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Universities Still Hurting Amid Budget Impasse, But See Some Good In Rauner Plan

State of Illinois

Illinois public colleges and universities have become collateral damage in the state’s months-long budget impasse, fueled by political stalemate between Illinois’ Republican Governor Bruce Rauner and the democratically-controlled General Assembly.

Rauner says he’s willing to consider more state revenue to pay for support to items like public colleges and universities, but only if lawmakers pass his pro-business, union-weakening “Turnaround Agenda” first.

While higher education officials say the absence of a state budget could potentially cripple all or parts of public colleges and universities, there are some parts of the governor’s Turnaround Agenda they can get behind. That includes lifting certain restrictions in the state’s “procurement code.”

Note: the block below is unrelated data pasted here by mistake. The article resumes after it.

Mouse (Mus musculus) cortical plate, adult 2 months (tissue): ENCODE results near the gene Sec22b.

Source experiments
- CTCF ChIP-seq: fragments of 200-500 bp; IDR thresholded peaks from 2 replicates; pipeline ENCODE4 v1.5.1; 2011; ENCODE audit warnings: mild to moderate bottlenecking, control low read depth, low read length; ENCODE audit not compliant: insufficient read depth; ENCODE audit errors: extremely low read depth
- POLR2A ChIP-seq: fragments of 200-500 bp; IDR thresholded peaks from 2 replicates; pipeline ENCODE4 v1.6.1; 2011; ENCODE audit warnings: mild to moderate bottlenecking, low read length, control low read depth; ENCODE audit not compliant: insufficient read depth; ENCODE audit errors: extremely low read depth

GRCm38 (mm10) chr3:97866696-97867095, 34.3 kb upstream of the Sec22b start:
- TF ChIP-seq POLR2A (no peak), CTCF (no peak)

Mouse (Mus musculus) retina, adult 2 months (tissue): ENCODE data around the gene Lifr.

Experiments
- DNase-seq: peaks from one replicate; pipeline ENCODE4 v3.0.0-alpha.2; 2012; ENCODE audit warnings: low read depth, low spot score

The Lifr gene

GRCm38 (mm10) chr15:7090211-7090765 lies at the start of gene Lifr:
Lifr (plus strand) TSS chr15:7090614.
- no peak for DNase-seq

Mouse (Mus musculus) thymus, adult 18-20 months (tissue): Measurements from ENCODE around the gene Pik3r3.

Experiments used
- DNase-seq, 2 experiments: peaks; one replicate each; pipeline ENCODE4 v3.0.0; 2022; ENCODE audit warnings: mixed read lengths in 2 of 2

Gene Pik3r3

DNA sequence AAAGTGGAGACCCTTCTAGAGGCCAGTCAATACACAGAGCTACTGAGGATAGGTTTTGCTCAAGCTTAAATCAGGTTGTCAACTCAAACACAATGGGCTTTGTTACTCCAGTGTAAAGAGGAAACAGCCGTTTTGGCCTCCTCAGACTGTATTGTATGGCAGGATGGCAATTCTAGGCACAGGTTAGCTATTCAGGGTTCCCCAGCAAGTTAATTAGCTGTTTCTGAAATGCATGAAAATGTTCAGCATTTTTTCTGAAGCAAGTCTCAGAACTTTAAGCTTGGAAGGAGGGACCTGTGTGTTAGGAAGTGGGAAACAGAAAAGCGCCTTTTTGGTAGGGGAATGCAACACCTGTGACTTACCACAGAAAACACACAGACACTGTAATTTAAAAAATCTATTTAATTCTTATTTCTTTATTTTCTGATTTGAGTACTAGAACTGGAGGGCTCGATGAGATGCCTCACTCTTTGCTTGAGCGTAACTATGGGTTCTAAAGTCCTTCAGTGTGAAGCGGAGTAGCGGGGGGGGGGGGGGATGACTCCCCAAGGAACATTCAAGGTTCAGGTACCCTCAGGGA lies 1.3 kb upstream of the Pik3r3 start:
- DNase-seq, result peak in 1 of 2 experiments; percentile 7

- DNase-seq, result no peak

Illinois State University VP for finance Greg Alt says the code basically ruined months of research for new food vendors in ISU’s student center.

The school invited 100 student-suggested restaurants to bid for the project. Only ten responded, and “nine were disqualified before we could read their proposals for technical reasons,” Alt said.

The lone survivor?

“It was Denny’s,” Alt said.

Other college officials told lawmakers at a hearing Monday that changes to worker’s compensation law and elimination of the prevailing wage could help universities raise revenues.

Hannah covers state government and politics for NPR Illinois and Illinois Public Radio. She previously covered the statehouse for The Daily Line and Law360, and also worked a temporary stint at the political blog Capitol Fax in 2018.
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